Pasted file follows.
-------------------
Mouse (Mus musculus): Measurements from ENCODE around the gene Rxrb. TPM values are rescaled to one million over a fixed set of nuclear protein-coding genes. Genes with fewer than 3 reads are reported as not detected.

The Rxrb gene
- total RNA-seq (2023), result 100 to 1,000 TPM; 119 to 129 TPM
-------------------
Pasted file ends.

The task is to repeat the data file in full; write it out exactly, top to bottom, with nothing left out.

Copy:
Mouse (Mus musculus): Measurements from ENCODE around the gene Rxrb. TPM values are rescaled to one million over a fixed set of nuclear protein-coding genes. Genes with fewer than 3 reads are reported as not detected.

The Rxrb gene
- total RNA-seq (2023), result 100 to 1,000 TPM; 119 to 129 TPM